It was so cold on that short walk from inside and down the ramp to the bath area! But it was nice and warm once we were inside! Well, our faces were a bit cold, but that was not so bad. It was nice to relax in the water, but the sulfur smell was a bit to get used to. The best part was that it was snowing on us while we were in the water. It was so magical. No photos, but use your imagination 🙂
We woke the next morning and decided that even though we were warned by the park ranger and again by the receptionist about the possible bad road conditions due to the blizzard that we were going to try to make it our next Airbnb…well at least get as far as we could. As you can see, it did snow a bit last night. After we had a nice breakfast at the “cow shed,” we crossed our fingers and hoped for a smooth journey.
The road doesn’t look too bad right?
We decided to skip stopping off at Godafoss, but thought maybe we could see it in the distance…not sure.
Eventually we made it to the cute town of Akureyri. They had hearts for the stop lights – how adorable! The receptionist had advised us to stop at the tourist center in town to check the roads before we went on our way, but we decided to keep going and take our chances.
The road was still fairly bad as we left town, but eventually it seemed like it had started to clear up. However, I soon remembered that we would be driving through two sets of blizzard like conditions. It seemed like we had made it through our first set and this was the calm before the second.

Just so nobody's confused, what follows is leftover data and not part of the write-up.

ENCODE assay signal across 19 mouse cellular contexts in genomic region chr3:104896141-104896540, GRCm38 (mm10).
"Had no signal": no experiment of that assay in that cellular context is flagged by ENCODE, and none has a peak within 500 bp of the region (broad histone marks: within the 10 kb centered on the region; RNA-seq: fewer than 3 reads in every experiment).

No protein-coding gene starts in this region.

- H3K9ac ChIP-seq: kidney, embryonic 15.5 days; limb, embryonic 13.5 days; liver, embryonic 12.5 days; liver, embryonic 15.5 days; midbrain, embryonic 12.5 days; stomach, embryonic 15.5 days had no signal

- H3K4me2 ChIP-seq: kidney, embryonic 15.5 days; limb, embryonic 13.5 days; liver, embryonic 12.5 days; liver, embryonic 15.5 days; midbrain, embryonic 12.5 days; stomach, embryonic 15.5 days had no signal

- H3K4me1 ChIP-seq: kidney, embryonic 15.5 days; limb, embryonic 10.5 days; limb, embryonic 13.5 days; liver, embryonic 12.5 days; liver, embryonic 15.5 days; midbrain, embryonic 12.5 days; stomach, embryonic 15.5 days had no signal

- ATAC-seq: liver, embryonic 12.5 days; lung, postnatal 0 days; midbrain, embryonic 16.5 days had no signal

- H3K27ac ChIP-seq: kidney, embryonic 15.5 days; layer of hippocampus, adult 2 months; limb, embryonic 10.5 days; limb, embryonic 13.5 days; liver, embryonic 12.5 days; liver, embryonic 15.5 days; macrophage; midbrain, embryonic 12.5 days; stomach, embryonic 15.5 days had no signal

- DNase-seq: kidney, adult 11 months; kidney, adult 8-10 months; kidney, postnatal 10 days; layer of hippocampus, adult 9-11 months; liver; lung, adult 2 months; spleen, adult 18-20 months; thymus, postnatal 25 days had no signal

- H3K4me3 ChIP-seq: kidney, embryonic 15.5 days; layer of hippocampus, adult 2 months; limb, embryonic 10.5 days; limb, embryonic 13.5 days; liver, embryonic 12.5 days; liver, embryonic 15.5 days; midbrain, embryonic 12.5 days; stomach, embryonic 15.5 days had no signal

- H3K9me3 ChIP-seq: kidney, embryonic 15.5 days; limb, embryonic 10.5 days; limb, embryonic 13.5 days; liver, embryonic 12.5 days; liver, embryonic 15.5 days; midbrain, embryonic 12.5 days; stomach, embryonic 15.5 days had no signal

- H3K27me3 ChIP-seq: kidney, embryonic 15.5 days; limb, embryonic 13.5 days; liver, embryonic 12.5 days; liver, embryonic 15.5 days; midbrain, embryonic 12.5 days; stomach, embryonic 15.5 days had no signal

Yep, here comes the second! At times the road was barely visible, but we kept creeping along. However, we ended up behind a line of cars. We thought that maybe they were just too nervous to drive due to the strong winds and limited visibility, but eventually we would find out that a snow drift had blocked their path. Luckily, an emergency worker appeared on the scene fairly quickly. I’m not sure if someone had called him or if he was just patrolling the area. They cleared a path through the snow drift and the worker had to drive some people’s cars through it. A big truck went through the drift before we did so it helped make a better path. Andrew was happy that he was able to drive through on his own without letting the emergency worker get behind the wheel. Once we made it through the drift, the guys cheered and said, “Welcome to Iceland” and laughed. Then they went back to helping what I can assume was a long line of cars behind us. We waited close to an hour and half to get through that drift!